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New menu for The Bistro

I said I would make every effort to attend a re-branding cocktail party for a new menu at The Bistro eatery at the Bridge Spar, Groombridge last Wednesday week, but my best effort wasn’t good enough, as you can’t be in two places simultaneously!

Eating Out with Dusty Miller

So last Saturday I thought I’d check it out, aiming for a late, light mid-afternoon lunch.

Candidly I wasn’t surprised when the soup-of-the-day (US$4) container was empty at a wee bit after 2pm as a lot of Zimbo caterers believe the old adage that soup doesn’t sell in summer.

Shrugging off the disappointment I ordered crumbed chicken burger with French fries and onion rings at US$8, which sounded good value as a similar item, but served with a rasher of smoky bacon, at the new Mugg & Bean at Borrowdale cost me an eye-watering US$15 (service was tardy and to add insult to injury they initially forgot the onion rings!)

But my waiter said soup-of-the-day (mushroom, he revealed) would be ready in 10 or 15 minutes if I wished to wait. As time (for once) wasn’t important I ordered it — half expecting something really disappointing out of a can or packet — sipped a first pot of tea and returned to the detective thriller in the camera bag.

This soup was actually amazingly good: creamy in both colour and texture, cram-full of tasty forest-fresh fungi, which seemed slightly bulked out with onion and thin-ish slices of jacket potato? Full of rich, velvety flavours and hidden depth, it was piping hot and accompanied by a large plate of golden fried garlic croutons. Great value at US$4; (few soups in this country are worth more than US$5); well worth waiting for.

I assumed the burger order would have been automatically cancelled when I agreed to wait for soup…but it wasn’t!

And the dish delivered a few minutes later was a burger-and-a-half. The sort you get served in the Land of the Free; the type the Americans seem to live on. Chicken component was two tasty, tender, moist substantial slabs of breast, crumbed and deep-fried, sealing in the flavour.

There was a mountain of good, golden, chips crisp on the outside, floury within, and plenty of naturally sweet deep-fried onion rings.

Open up the bun (which was fresh, but hardly touched after the soup) and huku pieces lay atop a substantial salad of lettuce, tomato, raw onions and pickled gherkin.

The Homer Simpson-sized helping outfaced me and similarly stacked plated were being delivered across the eatery which is on a stoep at the side of the supermarket overlooking the car-park.

Other burgers are US$10 each; toasted sandwiches from US$4 (cheese and tomato) to US$6 for two cheeses, bacon and avocado. Non-toasted sandwiches range between US$5 (Greek salad pocket) to US$9 for a fillet steak Prego sub with the intriguing-sounding Yorkshire pudding and roast beef sandwich at US$8. As a bloke born and raised in British West Yorkshire I feel compelled to return and sample this unusual “delicacy” before long!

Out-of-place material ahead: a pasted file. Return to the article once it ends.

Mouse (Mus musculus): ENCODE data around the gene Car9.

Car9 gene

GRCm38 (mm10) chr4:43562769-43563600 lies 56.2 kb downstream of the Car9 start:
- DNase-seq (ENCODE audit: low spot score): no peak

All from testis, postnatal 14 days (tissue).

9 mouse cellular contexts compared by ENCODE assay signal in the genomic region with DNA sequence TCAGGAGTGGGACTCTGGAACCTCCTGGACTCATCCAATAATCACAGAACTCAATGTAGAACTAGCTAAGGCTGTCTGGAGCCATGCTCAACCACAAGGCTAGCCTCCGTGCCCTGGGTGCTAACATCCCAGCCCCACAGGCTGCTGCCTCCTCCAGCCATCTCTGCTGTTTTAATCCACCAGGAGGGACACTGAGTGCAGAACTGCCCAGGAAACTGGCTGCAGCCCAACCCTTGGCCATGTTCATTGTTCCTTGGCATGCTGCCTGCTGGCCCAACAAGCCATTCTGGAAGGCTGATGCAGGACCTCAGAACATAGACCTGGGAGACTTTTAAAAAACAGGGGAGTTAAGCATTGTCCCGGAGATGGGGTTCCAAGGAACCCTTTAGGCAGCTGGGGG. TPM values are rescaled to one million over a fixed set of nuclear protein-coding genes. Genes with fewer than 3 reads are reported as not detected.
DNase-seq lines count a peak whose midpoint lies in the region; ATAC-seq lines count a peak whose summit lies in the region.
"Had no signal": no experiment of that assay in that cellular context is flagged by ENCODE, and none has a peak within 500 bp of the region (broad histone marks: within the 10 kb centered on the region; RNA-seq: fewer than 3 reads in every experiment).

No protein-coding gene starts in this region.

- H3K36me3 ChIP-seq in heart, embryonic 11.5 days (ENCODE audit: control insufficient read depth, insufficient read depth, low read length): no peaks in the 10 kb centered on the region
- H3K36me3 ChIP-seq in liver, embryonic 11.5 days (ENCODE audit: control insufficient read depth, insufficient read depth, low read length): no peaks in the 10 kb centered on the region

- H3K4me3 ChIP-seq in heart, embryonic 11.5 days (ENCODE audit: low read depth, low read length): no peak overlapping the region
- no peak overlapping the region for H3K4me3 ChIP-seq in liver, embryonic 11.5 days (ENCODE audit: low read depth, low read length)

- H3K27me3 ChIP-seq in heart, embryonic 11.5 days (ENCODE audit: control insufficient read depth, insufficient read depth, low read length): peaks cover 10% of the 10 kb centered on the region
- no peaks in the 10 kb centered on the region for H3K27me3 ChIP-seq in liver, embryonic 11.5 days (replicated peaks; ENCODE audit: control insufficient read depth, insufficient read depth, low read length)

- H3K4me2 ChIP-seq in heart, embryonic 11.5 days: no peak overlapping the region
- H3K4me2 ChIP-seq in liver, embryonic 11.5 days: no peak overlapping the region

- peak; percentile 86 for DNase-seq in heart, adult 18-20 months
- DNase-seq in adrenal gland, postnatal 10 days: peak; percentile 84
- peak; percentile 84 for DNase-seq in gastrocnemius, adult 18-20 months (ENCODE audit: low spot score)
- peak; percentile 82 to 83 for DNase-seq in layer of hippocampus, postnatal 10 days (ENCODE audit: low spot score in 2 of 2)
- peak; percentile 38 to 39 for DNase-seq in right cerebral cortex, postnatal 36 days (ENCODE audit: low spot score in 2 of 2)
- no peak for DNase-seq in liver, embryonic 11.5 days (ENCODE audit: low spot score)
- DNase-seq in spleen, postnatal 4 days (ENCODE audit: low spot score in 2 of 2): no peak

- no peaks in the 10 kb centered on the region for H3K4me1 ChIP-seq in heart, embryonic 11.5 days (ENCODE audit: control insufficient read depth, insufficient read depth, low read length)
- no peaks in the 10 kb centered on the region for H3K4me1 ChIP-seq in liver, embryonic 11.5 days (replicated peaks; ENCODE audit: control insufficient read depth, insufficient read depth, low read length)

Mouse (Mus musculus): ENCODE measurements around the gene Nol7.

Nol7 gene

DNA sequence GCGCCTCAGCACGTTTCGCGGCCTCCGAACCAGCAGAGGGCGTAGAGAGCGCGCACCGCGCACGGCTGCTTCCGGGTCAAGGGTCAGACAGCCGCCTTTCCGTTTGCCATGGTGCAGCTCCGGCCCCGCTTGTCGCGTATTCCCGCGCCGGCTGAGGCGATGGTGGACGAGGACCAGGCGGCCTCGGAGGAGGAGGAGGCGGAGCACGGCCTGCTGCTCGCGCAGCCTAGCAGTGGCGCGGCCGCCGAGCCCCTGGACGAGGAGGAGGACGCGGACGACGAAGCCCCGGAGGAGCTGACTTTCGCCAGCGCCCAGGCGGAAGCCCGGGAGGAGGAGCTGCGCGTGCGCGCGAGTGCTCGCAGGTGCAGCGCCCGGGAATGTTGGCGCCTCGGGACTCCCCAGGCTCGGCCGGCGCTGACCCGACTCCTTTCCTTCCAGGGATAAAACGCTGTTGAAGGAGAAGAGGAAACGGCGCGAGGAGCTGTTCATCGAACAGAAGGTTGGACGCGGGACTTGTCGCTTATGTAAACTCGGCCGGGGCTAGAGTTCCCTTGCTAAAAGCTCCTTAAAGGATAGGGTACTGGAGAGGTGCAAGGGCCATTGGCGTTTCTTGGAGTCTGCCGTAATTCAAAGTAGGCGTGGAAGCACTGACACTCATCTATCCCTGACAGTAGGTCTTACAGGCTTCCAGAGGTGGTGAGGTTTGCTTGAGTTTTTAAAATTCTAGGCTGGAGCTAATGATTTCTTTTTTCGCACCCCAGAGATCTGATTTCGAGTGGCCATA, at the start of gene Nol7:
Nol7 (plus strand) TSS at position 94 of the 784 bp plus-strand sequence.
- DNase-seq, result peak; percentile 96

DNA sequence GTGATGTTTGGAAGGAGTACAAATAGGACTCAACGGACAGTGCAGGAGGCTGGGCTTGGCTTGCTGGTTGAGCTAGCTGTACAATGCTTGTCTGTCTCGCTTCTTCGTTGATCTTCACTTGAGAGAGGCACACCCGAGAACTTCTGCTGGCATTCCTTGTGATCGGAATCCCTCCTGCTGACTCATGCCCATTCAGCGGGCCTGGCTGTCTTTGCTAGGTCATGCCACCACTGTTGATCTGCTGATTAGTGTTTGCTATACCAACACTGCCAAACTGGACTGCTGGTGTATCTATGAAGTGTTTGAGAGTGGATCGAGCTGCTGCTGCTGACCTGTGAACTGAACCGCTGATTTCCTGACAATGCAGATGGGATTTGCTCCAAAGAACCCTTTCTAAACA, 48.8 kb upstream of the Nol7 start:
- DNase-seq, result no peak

Main courses include quarter chicken and chips, plain or piri-piri at US$6, fish and chips (Kariba bream) or hake fillets tempura at US$10; pork spare ribs a la carte US$11 and a 250g beef fillet steak US$16. Plated salads (haloumi, beef or chicken) are US$6 and a help-yourself platter costs US$7; pizzas are US$7-US$11.

Unusually for a restaurant eatery in Zim, The Bistro at Groombridge Spar (not to be confused with an excellent restaurant of the same name on Borrowdale Road) is licensed to sell beers, wines, ciders, spirits and cocktail and sundowner sharing platters to go with these at US$8 each.

I ignored the “wine list” (can you believe it?) and during my visit had two medium-sized pots of Tanganda tea and a long-tall ice-cube-filled glass of Sprite.

Puddings are US$4 apiece and I chose strawberry churros: Mexican doughnuts (not doughnut shaped!) filled, decorated with fresh strawberries and a berry coulis and served with a side of hot chocolate sauce. My grand-kids would love it!

Service was slick, professional and polite: soup and croutons, chicken burger, pudding, two pots of tea and a canned cool drink came to US$20.

I sat on the stoep and ate, drank, people-watched and read for perhaps 75 minutes during which I only once reeled back from exhaust fumes from an elderly back-firing Japanese banger. But I was frequently bothered by plagues of flies (there’s a vlei just beyond Old Georgians club-house opposite.)

The friendly manageress said they’d tried everything to get rid of the pests but without success. I told her the mother of my children used to put pots of mint (preferably still alive) on outdoor tables and these — with a few fly-traps in nearby trees — seemed to really help.
The Bistro, Groombridge Spa: opens for breakfast, lunch, early supper, morning coffee, afternoon tea and sundowners daily. Eating outdoors; smoking, no smoking area. Fully licensed for alcohol. Child and handicapped friendly. (Take a fly-swat or a jar of mint!).


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